When Your Heart Leaves Home

The daughter of an e-friend of mine recently left home for college. My friend was in tears from missing her. (For his FB status he wrote, “Havng a child is like having your heart walk outside your body. And tomorrow my heart leaves for NY.”) I asked if he’d like to write out his feelings. I’m sharing with you (with his permission, of course) what he penned in response, because I know that this time of year a lot of parents are feeling in their hearts what this good man is feeling in his.

Yesterday I sent my little girl off to college, all the way on the other side of the country. And this is how eighteen years go by: she was the first child, the first grandchild on either side. She was born six hours after my uncle died. So I was at the hospital for the delivery, and then got on a flight to go to a funeral, carrying a Polaroid photo of her and her mother.

The blur: the bassinet, baby food, diaper bags, Disney Princesses, bounce houses, play dates, rocking her to sleep, pre-school, swing sets, her blankie, her first dress-up shoes, hitting her head on a brick wall and off to the hospital for the CAT Scan, Halloween costumes (at six she dressed as Mulan; last year she dressed as Edith Piaf), me at the piano teaching her how to sing “Somewhere Over the Rainbow,” and then I take her to an opera when she was 11 and at intermission she tells me she wants to be an opera singer. And then driving her to voice lessons, and driving her to school, sharing a commute with her for three years, talking about her dreams, about shows we’ve seen, about trouble with friends and teachers and classes, and watching her sleep in the car during finals weeks, and more performances, and college applications, and auditions, and a road trip, and throwing snowballs at each other, and she decides to go to the East Coast for school. And her in one more show this summer (The Drowsy Chaperone. People lined up to tell me how good she was.)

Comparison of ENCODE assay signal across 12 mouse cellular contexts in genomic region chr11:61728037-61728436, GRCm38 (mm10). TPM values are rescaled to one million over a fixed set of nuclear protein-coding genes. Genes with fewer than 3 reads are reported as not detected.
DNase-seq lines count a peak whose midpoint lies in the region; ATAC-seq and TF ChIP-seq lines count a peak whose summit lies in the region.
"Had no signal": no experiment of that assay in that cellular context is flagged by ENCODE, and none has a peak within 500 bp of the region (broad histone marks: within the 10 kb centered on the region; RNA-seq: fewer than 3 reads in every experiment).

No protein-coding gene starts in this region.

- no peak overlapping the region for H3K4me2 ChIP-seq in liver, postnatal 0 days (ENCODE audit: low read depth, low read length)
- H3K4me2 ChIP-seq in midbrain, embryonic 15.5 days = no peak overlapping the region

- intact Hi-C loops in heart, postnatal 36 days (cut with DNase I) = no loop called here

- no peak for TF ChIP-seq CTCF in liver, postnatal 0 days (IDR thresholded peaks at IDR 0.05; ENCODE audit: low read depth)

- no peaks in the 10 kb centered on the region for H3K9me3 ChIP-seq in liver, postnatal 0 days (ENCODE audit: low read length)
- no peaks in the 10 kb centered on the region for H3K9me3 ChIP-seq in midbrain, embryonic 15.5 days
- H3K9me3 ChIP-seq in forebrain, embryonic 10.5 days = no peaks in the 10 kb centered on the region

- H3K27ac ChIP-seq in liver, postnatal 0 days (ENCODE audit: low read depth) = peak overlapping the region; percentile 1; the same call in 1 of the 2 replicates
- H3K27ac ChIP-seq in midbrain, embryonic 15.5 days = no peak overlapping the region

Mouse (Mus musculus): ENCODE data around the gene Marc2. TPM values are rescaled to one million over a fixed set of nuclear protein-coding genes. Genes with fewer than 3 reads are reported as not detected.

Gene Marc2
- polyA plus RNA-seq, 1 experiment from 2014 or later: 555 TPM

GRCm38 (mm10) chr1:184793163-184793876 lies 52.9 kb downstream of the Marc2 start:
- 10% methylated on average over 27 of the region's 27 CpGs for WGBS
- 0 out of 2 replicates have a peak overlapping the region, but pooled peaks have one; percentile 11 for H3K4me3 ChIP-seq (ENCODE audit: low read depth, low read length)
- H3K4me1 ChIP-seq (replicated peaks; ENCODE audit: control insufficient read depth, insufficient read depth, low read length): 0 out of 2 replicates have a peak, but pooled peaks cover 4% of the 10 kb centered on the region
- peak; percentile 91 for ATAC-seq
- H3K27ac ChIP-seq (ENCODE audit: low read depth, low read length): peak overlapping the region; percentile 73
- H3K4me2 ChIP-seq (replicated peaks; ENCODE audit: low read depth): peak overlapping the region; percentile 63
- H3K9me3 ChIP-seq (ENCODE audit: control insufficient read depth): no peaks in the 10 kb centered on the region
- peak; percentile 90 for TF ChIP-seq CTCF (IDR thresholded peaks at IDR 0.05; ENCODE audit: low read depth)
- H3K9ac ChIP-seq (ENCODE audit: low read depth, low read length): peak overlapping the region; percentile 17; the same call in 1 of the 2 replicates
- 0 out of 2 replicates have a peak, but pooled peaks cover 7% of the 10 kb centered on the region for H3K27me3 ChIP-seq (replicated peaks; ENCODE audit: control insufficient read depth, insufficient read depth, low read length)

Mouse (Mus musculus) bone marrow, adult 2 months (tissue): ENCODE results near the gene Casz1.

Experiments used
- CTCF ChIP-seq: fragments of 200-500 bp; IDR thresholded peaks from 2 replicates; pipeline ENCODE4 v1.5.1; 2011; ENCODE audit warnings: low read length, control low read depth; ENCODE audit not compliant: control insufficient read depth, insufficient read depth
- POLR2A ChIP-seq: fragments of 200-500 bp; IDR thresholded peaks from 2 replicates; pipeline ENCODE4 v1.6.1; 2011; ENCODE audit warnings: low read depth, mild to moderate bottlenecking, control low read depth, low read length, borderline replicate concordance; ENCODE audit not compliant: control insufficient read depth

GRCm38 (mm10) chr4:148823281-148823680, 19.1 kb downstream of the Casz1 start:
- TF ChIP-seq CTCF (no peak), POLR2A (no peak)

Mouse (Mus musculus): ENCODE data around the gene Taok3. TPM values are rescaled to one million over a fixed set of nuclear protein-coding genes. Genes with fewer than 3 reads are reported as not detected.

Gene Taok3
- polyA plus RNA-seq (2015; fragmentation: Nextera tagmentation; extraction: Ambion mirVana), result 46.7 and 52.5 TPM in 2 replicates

And then she’s gone.

And her room is still the same: Audrey Hepburn poster, bookshelves (Jane Austen, the Twilight series), and as she left all I could do was ask if she packed a Bible: “It’s right here, dad.” I know she packed a tiny shred of her blankie. And there’s this feeling of … I couldn’t do enough, couldn’t give her enough, wasn’t there enough. But she doesn’t see it that way, and gave me the biggest hug on the way to the airport. And that’s why it hurts so much. I tell her I love her every day, and then she leaves and I know it because I’m crying. So many days she’s been the best part of my life. Through lousy days at work, car accidents, bounced checks, all the stuff about life that just plain sucks. When there’s nothing redeeming about it at all, no great message, no lesson, just a pile of irritating depressing crap, she has been the thing that made me smile. I don’t mean this to be all about me. It’s her story, not mine. I’m excited for her, and happy for her, and it’s time she was out in the world. She’s a lot better prepared for it than I was at her age. And she’ll be back for a visit in a couple of months. But today, I sat on the edge of her bed and it was just hard to get up and go on with it. Someone once said “Don’t cry because it’s over; smile because it happened.” But today is a day for crying and crying hard. She’s grown into a beautiful young woman and I miss her so much and it’s only been a day.

About John Shore

John Shore (who, fwiw, is straight) is the author of UNFAIR: Christians and the LGBT Question, and three other great books. He is founder of Unfundamentalist Christians (on Facebook here), and executive editor of the Unfundamentalist Christians group blog.  (In total John's two blogs receive some 250,000 views per month.) John is also co-founder of The NALT Christians Project, which was written about by TIME,  The Washington Post, and others. His website is JohnShore.com. You're invited to like John's Facebook page. Don't forget to sign up for his mucho-awesome newsletter.